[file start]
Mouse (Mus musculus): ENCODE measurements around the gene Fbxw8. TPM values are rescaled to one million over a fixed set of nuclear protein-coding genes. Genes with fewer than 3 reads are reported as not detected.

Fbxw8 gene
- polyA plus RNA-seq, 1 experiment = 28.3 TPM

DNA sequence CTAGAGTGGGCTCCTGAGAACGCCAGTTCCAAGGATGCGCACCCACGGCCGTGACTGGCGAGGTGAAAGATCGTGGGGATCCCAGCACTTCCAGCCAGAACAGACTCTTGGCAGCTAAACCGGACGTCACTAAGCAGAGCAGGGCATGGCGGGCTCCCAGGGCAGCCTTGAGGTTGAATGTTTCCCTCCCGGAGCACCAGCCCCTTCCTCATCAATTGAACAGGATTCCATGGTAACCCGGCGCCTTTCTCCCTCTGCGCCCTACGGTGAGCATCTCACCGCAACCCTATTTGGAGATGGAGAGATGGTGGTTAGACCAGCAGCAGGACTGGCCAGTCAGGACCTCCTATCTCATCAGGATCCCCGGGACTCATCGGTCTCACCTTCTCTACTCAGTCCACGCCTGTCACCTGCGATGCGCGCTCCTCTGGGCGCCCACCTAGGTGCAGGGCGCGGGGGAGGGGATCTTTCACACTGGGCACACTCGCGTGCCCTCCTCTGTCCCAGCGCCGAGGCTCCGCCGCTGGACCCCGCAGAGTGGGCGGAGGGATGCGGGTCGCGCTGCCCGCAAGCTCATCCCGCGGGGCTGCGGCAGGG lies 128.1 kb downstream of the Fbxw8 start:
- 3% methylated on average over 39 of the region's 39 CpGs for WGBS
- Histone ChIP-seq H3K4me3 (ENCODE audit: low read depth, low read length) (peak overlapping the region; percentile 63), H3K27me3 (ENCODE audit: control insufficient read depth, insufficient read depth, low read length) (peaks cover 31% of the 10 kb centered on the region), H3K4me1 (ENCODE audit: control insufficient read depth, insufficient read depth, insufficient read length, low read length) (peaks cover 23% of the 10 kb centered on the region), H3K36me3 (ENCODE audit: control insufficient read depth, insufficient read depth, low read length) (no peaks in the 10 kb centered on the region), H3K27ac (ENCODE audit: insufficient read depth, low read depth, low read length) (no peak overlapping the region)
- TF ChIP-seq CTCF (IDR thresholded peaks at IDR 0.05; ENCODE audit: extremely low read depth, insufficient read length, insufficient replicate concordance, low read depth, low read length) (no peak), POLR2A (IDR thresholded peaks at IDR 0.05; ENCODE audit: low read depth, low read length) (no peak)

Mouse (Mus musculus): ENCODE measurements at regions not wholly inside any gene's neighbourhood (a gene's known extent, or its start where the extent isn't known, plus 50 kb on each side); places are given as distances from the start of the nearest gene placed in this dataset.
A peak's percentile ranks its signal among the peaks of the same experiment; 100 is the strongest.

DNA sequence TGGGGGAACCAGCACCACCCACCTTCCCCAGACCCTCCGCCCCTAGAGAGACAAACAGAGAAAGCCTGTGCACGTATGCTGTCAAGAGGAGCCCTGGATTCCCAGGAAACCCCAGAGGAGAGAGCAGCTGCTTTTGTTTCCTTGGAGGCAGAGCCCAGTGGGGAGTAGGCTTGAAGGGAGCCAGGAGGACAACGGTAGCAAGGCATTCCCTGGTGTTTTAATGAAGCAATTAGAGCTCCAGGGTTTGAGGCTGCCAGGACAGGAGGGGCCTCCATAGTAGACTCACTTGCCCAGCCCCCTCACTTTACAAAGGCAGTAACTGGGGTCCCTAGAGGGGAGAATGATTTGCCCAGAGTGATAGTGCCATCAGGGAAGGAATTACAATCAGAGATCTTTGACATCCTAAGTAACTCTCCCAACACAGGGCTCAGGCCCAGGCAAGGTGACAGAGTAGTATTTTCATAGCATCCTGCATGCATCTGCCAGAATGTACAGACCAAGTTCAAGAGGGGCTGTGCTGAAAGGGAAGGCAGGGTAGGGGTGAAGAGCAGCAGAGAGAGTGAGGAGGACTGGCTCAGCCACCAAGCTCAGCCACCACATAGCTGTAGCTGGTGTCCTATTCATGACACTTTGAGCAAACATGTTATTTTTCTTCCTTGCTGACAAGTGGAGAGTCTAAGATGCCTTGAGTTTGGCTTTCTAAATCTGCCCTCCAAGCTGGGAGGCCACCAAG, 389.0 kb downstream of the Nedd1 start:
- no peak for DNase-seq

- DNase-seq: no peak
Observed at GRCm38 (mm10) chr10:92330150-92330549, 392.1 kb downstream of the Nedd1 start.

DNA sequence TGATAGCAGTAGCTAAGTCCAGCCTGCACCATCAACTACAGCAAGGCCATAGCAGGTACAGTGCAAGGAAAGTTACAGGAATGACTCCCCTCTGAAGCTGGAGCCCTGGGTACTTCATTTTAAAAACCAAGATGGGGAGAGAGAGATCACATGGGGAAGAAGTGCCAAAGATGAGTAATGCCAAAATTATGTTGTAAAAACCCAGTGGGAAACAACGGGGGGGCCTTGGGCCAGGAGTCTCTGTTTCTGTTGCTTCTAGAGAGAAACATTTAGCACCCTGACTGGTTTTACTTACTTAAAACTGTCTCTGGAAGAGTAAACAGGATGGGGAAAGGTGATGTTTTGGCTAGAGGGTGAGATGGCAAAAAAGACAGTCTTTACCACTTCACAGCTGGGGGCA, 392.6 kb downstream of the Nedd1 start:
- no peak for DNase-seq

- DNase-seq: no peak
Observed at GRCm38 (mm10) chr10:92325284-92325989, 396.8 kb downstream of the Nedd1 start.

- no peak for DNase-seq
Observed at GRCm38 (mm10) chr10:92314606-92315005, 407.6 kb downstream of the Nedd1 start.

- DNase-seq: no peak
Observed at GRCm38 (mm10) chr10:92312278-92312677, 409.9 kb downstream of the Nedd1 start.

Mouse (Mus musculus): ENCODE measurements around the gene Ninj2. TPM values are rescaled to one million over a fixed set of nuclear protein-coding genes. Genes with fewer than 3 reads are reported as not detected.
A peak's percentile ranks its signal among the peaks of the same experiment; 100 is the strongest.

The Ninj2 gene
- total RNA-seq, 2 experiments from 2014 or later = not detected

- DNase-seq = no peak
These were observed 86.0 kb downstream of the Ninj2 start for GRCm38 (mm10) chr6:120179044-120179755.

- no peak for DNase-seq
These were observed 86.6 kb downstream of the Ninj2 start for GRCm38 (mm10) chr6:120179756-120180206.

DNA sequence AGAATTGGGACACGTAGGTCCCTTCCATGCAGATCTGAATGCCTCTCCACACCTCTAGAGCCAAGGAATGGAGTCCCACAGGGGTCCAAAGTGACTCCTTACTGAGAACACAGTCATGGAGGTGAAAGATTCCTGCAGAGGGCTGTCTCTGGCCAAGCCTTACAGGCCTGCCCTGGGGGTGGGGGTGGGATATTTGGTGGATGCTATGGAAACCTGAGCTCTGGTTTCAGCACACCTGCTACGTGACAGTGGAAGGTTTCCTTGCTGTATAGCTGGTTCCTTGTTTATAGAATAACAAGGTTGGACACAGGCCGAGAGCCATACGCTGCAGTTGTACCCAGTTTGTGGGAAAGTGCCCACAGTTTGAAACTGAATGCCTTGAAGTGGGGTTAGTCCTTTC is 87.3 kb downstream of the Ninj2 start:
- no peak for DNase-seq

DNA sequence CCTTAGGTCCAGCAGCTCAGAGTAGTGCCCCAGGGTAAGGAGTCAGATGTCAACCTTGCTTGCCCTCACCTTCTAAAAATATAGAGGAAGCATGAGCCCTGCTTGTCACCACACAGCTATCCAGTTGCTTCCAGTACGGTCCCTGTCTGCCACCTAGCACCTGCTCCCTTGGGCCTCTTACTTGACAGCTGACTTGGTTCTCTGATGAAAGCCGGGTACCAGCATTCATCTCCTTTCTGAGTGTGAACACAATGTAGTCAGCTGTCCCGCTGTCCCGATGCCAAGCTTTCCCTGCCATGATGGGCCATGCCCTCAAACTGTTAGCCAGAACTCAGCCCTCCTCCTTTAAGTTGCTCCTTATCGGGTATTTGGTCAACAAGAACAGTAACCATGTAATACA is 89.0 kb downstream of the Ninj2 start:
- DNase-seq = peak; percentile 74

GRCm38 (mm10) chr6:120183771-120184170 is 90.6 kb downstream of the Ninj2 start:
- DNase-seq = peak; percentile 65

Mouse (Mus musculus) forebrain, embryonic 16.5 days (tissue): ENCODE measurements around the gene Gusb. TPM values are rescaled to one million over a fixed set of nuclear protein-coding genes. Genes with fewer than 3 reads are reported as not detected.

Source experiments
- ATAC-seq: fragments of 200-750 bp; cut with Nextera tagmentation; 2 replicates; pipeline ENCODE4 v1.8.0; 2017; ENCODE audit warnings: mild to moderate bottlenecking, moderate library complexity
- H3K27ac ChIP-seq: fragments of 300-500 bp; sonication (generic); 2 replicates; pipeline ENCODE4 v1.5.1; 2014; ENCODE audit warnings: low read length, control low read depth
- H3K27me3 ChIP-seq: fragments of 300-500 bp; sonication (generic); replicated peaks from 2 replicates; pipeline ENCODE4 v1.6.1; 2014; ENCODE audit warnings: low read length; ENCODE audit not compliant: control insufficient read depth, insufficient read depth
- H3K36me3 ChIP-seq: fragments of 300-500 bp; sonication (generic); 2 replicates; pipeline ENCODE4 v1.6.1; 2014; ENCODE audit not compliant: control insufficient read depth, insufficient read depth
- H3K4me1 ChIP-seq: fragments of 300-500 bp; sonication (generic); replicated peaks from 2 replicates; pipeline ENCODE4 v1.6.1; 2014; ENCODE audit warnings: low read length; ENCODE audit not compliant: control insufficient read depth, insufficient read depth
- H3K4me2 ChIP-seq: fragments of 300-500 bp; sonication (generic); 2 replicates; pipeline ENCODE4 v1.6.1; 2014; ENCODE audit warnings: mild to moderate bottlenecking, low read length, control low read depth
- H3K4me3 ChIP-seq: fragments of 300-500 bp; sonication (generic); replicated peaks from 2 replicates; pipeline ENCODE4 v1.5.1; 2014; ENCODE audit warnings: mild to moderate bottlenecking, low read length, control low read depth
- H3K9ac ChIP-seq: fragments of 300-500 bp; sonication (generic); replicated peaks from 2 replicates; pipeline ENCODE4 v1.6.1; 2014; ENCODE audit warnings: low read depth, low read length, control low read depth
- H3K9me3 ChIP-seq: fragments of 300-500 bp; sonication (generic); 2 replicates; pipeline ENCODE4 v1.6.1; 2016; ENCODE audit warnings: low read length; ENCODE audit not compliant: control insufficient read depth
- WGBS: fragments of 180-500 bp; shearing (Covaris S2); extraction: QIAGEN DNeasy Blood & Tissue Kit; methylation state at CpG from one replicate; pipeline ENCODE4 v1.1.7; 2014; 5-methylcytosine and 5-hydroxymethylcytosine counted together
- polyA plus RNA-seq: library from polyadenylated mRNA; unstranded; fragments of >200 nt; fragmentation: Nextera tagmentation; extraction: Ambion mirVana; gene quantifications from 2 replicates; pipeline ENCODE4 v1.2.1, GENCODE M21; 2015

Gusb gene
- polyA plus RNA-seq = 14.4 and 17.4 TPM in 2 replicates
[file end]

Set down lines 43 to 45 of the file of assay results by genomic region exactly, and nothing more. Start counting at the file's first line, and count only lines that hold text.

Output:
- H3K4me2 ChIP-seq: fragments of 300-500 bp; sonication (generic); 2 replicates; pipeline ENCODE4 v1.6.1; 2014; ENCODE audit warnings: mild to moderate bottlenecking, low read length, control low read depth
- H3K4me3 ChIP-seq: fragments of 300-500 bp; sonication (generic); replicated peaks from 2 replicates; pipeline ENCODE4 v1.5.1; 2014; ENCODE audit warnings: mild to moderate bottlenecking, low read length, control low read depth
- H3K9ac ChIP-seq: fragments of 300-500 bp; sonication (generic); replicated peaks from 2 replicates; pipeline ENCODE4 v1.6.1; 2014; ENCODE audit warnings: low read depth, low read length, control low read depth